If you are a lover of seafood, you must drive or train it to Darra in Brisbane’s south. Most restaurants there are affordable and of a decent standard, but the one I frequent with His Royal Highness and Amanda is Que Hong Restaurant at 139 Darra Station Road. Even though the decor is a little too gaudy for my liking, they do make a mean Hong Kong style crab. That’s crab deep-fried until its shell is crispy then tossed with fragrant black beans, garlic, ginger and chilli. It’s a pretty indulgent dish but who’s counting calories anyway when you’re on holiday? Most times we’ve dined there, we’ve paid around $100 for 2kg of crabs, 1 massive serve of kangkong belacan, that’s water spinach in a spicy sauce, rice for four adults and drinks.
What to see and do
Apart from planting your feet in the sand at Southbank’s fake beach whilst sipping on a cool lemonade, you must pay a visit to The Queensland Art Gallery, Gallery of Modern Art (GOMA), The Queensland Museum and the State Library across the road. If possible, grab a show at QPAC or just sit on its lawns while jazz musicians play live at night. Until early November, The Queensland Art Gallery will be hosting a collection of masterpieces from Museo Nacional del Prado in Madrid so if you’re in town, be sure to catch that too.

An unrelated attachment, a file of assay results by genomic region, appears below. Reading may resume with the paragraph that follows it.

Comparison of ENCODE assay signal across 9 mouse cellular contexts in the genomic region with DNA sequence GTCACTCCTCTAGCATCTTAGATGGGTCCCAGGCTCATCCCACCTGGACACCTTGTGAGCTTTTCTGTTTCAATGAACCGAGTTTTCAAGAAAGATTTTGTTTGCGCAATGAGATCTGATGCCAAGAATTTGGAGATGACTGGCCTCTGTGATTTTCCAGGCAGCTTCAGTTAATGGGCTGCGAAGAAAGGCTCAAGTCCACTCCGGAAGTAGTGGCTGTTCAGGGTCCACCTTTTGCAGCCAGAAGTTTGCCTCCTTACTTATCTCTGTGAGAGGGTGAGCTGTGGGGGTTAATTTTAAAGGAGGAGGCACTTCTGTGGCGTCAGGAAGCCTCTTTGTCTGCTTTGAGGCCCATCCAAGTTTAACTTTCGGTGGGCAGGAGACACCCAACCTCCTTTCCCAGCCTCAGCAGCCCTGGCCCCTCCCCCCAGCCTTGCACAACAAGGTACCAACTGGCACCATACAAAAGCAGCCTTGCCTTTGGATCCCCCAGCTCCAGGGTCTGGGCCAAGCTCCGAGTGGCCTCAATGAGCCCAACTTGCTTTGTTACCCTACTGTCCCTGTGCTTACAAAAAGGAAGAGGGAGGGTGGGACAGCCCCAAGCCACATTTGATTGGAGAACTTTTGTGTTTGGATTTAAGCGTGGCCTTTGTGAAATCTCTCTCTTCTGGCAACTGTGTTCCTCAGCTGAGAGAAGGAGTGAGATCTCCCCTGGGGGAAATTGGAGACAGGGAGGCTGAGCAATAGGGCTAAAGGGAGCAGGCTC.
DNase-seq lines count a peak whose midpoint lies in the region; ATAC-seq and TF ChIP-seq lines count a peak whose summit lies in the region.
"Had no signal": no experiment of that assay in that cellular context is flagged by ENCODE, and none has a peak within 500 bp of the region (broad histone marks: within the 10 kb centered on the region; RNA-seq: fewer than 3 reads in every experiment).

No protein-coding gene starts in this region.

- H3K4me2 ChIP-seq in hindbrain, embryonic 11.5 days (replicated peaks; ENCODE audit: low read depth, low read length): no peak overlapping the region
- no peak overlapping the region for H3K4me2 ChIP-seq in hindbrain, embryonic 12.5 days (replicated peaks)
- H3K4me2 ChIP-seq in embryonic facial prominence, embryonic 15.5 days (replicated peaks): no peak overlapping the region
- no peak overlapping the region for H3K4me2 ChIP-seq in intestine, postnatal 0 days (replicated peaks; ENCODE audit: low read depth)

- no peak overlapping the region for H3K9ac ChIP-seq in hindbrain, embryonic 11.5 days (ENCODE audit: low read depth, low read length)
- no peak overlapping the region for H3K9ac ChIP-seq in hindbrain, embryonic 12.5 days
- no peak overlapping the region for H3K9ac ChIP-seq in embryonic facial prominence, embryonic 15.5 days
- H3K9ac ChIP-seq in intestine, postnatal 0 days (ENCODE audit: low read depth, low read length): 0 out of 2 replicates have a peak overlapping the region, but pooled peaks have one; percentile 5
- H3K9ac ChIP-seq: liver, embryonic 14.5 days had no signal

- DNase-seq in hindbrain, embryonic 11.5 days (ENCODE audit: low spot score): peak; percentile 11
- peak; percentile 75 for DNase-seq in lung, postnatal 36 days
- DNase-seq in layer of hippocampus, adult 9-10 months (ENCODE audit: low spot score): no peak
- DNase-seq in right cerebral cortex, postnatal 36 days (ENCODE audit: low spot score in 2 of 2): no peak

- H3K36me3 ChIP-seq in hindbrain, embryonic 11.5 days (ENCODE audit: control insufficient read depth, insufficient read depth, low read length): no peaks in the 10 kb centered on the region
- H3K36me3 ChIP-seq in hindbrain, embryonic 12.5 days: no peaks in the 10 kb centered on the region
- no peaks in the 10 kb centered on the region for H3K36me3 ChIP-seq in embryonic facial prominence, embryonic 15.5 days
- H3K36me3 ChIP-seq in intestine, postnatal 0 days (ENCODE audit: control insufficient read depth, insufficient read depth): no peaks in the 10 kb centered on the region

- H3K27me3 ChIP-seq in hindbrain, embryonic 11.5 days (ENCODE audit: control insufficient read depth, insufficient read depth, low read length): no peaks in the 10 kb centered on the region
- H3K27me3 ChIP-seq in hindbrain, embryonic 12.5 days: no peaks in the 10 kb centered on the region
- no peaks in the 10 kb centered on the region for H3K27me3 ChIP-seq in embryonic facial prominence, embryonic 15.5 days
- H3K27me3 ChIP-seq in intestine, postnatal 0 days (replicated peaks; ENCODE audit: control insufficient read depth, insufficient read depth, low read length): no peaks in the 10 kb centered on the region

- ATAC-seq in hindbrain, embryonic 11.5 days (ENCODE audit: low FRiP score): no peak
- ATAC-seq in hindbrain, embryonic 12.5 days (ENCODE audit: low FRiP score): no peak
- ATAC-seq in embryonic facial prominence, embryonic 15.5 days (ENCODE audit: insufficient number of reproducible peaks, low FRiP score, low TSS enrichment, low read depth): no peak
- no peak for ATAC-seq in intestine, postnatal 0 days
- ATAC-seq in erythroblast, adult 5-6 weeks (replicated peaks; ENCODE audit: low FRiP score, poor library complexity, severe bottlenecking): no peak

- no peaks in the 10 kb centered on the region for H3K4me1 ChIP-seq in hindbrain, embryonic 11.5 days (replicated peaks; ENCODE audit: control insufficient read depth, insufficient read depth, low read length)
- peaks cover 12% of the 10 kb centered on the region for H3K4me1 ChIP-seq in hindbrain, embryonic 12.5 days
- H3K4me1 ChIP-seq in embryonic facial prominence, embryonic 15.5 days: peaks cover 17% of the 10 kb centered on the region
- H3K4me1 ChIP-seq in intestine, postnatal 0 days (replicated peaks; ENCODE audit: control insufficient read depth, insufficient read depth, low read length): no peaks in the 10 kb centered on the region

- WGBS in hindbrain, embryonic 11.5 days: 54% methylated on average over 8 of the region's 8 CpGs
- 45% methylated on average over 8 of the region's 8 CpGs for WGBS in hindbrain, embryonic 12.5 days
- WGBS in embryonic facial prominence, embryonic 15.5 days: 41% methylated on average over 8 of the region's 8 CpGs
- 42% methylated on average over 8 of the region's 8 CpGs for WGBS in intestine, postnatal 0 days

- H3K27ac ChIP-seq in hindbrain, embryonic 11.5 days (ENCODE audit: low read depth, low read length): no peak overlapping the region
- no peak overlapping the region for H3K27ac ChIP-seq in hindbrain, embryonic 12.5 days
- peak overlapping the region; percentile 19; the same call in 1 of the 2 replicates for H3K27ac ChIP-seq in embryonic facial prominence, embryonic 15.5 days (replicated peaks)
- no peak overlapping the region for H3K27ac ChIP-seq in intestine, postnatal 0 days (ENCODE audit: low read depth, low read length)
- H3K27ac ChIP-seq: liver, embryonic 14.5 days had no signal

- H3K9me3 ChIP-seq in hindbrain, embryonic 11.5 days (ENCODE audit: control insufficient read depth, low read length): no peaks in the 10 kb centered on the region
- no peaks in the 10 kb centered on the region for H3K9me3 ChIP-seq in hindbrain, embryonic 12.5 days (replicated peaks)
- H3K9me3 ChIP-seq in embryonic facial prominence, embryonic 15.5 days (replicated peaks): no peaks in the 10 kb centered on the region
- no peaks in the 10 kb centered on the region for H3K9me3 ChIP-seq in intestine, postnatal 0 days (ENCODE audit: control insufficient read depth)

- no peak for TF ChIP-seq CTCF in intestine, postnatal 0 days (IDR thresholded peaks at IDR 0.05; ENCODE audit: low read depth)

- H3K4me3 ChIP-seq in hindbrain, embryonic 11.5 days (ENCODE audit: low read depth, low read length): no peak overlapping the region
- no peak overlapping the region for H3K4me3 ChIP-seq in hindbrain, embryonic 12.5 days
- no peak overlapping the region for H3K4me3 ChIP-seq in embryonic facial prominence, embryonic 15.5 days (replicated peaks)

About 6km west of Brisbane’s CBD you have Mt Cootha, the highest peak around, from which you can admire the city. It’s nice to grab an ice cream while you’re up there, but I wouldn’t recommend a meal for like most tourist spots, food tends to be over-priced.
Another way to see the city would be to take a CityCat from any of its stops along the Brisbane river. There’s much to see out on the deck during the day but it’s just as thrilling to have a ride at night, when the city is all lit up. Be sure to hop off at Eagle St pier and if you’re budget allows, try one of the fancy restaurants there. I’ve been to Matt Moran’s Aria, which I liked, and also Alchemy, which I won’t be returning to. Less upmarket is The Pig and Whistle, worth checking out if you’re in the area for they do make good British fare.